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Digital participation in news media: ‘Minimalist’ views versus meaningful interaction

Open Panel

Abstract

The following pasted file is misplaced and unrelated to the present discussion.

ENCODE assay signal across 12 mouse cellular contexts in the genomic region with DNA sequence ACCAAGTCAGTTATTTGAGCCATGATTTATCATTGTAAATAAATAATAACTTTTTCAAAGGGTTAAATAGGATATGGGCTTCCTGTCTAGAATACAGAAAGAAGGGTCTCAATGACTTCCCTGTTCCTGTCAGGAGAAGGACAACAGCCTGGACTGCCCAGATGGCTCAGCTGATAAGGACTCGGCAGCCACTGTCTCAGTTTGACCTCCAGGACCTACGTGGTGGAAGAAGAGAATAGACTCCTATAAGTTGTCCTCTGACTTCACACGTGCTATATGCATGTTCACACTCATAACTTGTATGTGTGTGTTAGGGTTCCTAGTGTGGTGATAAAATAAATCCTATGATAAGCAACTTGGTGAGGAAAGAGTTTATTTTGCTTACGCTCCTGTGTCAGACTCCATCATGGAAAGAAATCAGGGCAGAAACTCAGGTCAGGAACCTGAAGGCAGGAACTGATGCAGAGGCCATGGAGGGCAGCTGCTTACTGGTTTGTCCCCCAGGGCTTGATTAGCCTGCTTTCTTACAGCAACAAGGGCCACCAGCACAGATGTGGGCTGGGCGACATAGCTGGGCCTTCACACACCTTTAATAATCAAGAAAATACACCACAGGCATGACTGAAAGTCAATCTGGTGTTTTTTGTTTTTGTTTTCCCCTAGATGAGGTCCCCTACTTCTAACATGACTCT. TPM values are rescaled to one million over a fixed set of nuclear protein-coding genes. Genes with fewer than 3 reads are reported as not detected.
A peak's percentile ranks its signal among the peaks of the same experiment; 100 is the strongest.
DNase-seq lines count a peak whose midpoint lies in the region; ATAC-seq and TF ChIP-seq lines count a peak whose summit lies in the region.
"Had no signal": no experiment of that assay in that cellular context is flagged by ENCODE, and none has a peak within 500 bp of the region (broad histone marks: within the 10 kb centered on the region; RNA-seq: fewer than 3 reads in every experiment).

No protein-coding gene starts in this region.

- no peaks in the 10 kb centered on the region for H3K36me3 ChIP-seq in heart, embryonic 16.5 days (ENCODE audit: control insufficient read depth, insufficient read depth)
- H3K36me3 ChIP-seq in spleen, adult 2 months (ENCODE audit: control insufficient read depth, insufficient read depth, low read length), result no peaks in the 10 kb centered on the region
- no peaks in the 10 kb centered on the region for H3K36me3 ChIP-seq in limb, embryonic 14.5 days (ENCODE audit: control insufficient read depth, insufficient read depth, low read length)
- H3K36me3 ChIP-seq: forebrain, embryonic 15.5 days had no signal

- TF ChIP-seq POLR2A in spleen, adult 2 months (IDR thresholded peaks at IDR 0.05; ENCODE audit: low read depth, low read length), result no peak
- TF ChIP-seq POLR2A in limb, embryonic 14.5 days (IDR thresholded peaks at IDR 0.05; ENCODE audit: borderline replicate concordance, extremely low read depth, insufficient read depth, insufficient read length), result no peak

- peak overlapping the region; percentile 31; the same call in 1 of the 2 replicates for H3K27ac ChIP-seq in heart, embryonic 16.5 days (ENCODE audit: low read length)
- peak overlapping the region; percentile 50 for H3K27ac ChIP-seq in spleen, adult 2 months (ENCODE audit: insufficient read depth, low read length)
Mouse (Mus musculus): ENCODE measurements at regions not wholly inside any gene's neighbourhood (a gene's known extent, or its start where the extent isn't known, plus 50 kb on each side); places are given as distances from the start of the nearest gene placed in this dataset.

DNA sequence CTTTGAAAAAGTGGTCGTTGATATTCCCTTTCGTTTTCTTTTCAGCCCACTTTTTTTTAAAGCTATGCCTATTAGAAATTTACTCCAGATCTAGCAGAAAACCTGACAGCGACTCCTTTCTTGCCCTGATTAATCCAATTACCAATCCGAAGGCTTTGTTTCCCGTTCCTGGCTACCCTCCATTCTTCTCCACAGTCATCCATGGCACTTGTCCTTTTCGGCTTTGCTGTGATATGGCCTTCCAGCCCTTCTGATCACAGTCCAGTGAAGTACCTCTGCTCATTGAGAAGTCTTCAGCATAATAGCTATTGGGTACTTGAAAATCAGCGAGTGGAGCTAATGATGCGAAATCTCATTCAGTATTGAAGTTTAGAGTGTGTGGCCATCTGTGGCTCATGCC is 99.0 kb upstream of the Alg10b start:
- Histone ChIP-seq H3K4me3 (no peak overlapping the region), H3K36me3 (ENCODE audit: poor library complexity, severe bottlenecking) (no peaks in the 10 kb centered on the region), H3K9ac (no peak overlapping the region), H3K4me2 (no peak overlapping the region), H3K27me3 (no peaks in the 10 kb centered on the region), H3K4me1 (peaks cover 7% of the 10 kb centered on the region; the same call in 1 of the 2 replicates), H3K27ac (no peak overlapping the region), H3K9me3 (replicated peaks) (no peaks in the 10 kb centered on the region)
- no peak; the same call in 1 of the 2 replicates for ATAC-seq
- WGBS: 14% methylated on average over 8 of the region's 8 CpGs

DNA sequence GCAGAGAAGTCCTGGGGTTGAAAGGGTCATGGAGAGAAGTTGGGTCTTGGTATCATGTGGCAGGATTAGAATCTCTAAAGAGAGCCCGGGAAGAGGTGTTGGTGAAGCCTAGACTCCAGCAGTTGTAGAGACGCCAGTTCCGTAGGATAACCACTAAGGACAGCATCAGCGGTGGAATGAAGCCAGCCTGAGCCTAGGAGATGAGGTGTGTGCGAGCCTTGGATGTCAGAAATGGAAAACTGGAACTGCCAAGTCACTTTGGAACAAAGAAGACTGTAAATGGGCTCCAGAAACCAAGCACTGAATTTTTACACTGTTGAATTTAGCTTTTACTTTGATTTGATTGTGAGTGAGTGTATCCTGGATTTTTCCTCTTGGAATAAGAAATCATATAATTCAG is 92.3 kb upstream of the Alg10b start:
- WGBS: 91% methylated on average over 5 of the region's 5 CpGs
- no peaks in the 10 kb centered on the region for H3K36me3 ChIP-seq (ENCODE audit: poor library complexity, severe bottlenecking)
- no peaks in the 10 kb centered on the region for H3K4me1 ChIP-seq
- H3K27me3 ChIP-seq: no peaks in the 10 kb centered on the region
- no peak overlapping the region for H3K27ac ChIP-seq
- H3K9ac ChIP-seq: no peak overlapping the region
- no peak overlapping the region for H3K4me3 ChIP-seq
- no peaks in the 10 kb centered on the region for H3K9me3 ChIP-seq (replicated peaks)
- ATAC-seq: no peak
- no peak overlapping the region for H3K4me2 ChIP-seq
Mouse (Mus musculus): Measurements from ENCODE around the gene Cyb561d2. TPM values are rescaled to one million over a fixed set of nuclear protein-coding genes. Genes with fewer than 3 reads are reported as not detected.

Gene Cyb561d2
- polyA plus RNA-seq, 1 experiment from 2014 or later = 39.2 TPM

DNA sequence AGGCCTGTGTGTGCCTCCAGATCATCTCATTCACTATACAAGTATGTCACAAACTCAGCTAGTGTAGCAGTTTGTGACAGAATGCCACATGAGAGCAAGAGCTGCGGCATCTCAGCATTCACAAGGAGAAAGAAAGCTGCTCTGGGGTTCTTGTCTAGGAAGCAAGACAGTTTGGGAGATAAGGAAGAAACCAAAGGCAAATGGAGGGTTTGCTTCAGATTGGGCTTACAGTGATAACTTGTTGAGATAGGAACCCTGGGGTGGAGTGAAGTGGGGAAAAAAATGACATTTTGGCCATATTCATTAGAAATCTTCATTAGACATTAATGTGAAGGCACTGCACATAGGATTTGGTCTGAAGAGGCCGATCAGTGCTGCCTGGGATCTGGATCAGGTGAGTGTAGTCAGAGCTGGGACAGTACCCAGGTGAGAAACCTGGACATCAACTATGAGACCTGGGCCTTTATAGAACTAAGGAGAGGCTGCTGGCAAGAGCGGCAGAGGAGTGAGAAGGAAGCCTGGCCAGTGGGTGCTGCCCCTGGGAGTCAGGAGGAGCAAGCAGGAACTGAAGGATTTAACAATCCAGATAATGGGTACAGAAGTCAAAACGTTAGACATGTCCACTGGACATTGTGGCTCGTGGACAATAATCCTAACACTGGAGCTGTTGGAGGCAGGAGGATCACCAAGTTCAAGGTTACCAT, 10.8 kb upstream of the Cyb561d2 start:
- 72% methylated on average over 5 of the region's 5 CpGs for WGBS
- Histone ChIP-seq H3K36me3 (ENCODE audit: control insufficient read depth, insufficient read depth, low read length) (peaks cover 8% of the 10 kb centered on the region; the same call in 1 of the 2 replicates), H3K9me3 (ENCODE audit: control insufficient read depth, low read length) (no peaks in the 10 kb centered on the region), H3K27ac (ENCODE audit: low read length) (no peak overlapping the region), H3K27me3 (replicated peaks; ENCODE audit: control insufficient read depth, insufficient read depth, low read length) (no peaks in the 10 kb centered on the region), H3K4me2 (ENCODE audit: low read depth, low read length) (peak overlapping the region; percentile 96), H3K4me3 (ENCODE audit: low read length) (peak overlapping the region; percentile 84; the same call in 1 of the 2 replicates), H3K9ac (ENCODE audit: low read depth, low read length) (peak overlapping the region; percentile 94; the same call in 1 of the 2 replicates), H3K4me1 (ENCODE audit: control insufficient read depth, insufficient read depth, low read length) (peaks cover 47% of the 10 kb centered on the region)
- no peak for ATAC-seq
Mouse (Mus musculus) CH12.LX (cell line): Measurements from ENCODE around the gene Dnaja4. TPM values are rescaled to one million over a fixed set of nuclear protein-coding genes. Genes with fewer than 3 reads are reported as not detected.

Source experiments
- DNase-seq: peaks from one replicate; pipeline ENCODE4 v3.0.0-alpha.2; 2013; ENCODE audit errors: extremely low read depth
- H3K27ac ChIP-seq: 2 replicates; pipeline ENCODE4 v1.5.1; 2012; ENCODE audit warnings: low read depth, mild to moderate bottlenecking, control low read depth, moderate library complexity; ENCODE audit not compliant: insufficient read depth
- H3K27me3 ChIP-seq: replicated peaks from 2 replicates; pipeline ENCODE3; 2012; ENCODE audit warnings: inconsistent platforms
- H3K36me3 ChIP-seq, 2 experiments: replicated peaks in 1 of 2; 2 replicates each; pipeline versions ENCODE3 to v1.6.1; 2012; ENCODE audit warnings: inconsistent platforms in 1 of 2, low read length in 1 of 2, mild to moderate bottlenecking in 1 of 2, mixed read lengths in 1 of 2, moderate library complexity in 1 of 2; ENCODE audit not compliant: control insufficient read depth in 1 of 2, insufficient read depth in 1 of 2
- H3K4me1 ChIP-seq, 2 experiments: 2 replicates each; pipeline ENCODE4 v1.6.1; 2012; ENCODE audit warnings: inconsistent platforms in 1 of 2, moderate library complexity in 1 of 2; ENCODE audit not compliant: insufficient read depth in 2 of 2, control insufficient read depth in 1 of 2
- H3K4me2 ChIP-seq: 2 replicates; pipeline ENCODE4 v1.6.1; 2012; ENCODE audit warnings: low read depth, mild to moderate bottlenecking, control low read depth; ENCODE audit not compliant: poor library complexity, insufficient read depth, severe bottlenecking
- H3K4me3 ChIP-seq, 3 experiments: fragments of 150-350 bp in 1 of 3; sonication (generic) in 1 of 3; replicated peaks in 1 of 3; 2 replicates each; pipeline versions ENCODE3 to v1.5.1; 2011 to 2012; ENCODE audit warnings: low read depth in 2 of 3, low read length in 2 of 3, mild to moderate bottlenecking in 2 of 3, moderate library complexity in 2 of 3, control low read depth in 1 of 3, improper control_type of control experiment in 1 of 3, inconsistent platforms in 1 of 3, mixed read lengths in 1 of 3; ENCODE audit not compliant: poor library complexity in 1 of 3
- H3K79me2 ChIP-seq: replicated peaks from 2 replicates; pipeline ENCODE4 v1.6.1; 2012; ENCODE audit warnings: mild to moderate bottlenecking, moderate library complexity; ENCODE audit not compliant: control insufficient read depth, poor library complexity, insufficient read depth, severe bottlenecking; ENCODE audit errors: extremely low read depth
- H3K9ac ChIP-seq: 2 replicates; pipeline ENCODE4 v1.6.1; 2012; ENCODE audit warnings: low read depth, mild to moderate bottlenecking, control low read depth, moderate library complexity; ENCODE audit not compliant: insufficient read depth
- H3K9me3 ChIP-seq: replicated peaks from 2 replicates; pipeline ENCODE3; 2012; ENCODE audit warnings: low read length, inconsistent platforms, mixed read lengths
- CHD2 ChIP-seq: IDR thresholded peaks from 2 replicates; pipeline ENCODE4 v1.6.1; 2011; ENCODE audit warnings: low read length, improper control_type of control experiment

As mediators of the ‘public,’ news media play an important role in modern-day democracies, enabling audiences to participate in public life. The interactivity of the web has been an important driver behind the ‘demotic turn’ (Turner, 2010)*, where the audience increasingly participates in the public domain; has more opportunities to produce their own media content, or even their own media; comment on and challenge mainstream news; and seek alternative platforms of public information. This paper challenges existing research that uncritically views interactive tools that enable audience participation as evidence of a democratisation of news media. It argues that these studies do not properly address the complex interrelation between journalism and the public, nor identify the (lack of) implications of such participation for democracy. This paper provides a critical reflection on the changing role of the public in news media, and addresses the question to what extent this provides for meaningful citizen participation in the public sphere. Based on original empirical research (150 interviews with UK journalists) complemented with existing international research, it shows how a ‘minimalist’ view of participation that is driven mainly by economic motives dominates in the news field: the forms of participation endorsed by the news industry do not challenge the existing power relations in the news industry nor allow for meaningful participation in the public domain. In this paper I reflect on the role of online news media in participatory democracies, examining the current and future role of both the audience and the journalist in this changing context. I argue that, to understand the demotic turn in news journalism and its implications for democracy, we need to look beyond the technological innovations, and consider the social, cultural, political and economic contexts of news media. *Turner, G. (2010) Ordinary people and the media: The demotic turn, London: Sage.